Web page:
I recognize the deep political problem created when Congressman Mills says he will not proceed with fiscal measures requested by the President until the Administration has made cuts in non-military expenditures running into the billions of dollars. I wonder if the [Page 311] President would not be wise to reject such blackmail, particularly when it means the sacrifice of funds urgently needed for a meaningful war on poverty in the United States. This seems to me the kind of case that should be taken to the people of the country and made a great campaign issue in this election year.

In fiscal terms, the additional amounts of money properly needed by the Department of State are small—apart from foreign aid. But an excellent Department of State should be seen as national necessity of the first order. If there is difficulty in persuading Congress to increase appropriately the resources available to the Department, it might be helpful to have a survey, report and recommendations by a Presidential task force—on the range of functions the Department ought to be engaged in and the resources appropriate for the enterprise.

I believe the very waging of the war in Viet Nam makes it the more imperative that we improve and strengthen the arm of diplomacy. We need it at its best now and in the future.

  1. Source: National Archives and Records Administration, RG 59, Central Files 1967–69, ORG 1–1. No classification marking. The memorandum indicates Rusk saw it.
  2. Authorized expenditures for fiscal year 1968 were as follows: the Department of State: $428.19 million; the Agency for International Development: $1.214 billion; the United States Information Agency: $187.32 million; the Peace Corps: $107.9 million; the Arms Control and Disarmament Agency: $9.3 million. [Footnote in the source text.]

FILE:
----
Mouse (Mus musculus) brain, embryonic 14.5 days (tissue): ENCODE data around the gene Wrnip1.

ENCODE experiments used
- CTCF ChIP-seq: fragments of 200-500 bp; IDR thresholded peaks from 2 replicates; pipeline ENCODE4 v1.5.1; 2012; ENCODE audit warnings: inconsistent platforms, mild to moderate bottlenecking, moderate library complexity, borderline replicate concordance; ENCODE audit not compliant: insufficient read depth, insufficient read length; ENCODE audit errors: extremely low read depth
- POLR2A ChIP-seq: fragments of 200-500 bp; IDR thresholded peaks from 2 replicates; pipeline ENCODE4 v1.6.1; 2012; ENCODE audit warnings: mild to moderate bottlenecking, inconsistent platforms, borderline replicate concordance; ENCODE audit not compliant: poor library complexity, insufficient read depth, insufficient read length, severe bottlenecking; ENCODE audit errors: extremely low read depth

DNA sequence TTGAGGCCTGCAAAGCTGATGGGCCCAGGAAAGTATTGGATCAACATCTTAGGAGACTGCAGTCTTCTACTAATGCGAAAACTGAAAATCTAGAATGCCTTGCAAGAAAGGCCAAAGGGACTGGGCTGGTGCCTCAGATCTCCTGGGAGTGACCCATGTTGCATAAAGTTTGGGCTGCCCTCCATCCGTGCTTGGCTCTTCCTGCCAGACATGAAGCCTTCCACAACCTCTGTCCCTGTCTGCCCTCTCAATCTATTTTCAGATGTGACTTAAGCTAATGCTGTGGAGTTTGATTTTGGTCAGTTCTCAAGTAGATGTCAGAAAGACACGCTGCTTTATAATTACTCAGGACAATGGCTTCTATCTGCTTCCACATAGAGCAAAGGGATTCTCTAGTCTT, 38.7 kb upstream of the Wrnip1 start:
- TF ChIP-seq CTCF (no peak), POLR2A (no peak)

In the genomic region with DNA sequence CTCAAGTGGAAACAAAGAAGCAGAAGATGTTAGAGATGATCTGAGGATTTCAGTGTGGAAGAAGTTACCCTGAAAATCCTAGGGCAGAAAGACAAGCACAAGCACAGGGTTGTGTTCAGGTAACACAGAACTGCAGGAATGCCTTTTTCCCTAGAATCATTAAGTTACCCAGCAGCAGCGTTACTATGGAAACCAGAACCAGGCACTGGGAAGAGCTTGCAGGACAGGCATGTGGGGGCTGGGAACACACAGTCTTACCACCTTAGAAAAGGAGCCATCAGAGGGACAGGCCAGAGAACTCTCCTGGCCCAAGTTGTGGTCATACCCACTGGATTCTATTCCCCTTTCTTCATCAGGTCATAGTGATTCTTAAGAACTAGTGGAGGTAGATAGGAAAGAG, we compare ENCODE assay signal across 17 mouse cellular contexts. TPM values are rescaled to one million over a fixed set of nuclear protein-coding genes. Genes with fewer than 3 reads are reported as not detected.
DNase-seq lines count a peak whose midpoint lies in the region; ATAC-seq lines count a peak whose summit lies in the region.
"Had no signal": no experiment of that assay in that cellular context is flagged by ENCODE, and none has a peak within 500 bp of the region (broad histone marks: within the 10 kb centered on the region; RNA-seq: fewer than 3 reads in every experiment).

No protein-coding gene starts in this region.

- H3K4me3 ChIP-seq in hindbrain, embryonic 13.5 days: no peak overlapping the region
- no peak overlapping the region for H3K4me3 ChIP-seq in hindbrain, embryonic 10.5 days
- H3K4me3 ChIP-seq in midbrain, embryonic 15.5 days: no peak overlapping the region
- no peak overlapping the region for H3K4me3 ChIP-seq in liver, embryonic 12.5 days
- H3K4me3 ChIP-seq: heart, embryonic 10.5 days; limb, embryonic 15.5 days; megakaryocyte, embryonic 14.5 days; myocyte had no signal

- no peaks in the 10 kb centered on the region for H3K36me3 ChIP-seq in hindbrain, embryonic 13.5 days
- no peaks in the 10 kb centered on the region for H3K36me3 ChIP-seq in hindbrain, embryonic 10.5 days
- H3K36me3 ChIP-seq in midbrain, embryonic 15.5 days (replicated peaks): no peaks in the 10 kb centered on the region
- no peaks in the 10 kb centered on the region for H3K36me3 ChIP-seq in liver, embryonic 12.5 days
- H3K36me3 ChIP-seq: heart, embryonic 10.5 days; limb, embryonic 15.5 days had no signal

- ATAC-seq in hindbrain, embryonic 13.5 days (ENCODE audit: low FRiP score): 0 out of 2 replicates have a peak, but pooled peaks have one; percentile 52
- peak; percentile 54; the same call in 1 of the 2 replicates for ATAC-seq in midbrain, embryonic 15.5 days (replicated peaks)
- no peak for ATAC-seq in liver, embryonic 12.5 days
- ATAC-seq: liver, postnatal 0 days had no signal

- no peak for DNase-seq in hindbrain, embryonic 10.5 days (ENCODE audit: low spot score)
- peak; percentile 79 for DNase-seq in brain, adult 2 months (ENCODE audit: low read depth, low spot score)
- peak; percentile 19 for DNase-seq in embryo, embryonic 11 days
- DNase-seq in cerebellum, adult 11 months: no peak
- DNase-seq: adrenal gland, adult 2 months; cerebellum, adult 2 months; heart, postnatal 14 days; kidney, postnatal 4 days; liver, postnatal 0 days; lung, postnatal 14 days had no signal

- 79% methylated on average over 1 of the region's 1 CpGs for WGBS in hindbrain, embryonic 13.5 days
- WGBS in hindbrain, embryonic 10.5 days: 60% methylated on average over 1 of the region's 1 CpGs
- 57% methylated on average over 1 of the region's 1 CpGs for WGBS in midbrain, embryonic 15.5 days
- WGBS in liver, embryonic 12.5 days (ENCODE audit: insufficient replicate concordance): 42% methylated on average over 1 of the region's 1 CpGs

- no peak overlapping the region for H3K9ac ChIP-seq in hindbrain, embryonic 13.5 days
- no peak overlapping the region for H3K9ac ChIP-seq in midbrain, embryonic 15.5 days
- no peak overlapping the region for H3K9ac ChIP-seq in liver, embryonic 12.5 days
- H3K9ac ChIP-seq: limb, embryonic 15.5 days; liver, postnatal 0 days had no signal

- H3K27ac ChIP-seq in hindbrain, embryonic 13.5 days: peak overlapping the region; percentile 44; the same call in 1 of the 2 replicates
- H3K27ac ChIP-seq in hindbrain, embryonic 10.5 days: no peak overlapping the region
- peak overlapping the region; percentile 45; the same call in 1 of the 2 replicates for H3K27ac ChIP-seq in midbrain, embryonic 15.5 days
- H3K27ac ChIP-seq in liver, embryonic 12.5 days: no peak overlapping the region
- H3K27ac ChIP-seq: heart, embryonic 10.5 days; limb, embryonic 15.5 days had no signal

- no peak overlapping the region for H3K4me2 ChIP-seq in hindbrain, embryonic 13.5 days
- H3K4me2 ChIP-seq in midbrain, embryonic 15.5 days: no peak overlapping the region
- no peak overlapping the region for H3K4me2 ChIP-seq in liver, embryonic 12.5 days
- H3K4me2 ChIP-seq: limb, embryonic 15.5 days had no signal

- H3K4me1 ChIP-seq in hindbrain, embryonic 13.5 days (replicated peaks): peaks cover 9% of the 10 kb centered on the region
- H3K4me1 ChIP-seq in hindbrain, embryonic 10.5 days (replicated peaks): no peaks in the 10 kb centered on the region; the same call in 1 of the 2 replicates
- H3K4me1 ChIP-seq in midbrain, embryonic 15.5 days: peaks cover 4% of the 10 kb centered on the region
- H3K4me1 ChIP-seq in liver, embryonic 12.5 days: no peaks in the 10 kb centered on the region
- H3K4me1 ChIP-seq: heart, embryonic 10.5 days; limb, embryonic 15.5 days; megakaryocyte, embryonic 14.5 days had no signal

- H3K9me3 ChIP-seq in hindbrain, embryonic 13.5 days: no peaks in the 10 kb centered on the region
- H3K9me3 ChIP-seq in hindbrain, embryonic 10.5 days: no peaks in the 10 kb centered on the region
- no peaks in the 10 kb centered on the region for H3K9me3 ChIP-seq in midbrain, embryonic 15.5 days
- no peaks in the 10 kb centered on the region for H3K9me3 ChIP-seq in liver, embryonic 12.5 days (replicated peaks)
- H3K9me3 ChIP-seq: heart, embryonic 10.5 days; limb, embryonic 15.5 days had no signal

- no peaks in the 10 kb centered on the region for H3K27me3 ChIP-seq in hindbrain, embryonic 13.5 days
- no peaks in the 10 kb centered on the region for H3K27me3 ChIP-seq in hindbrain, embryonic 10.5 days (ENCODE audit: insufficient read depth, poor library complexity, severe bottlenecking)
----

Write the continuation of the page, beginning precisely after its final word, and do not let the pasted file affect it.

3. The State Department budget requests are carefully prepared—we are all urged to cut our budgets to the bone before they are even sent to the Bureau of the Budget. The treatment accorded State Department budget requests in the Congress needs no elaboration. When the budget process is completed, our requests for resources have been refined again and again into smaller figures. [Footnote in the source text.]
  4. The Government’s budget for the next fiscal year is $186.1 billion. Of this, military expenditures account for $82.3 billion. The total for all the foreign affairs agencies and their programs is $4.7 billion. [Footnote in the source text.]
  5. The choice of May 15 as the date has the effect of discriminating against Civil Service personnel in the Department, since the Foreign Service promotion lists are issued only in the late spring. [Footnote in the source text.]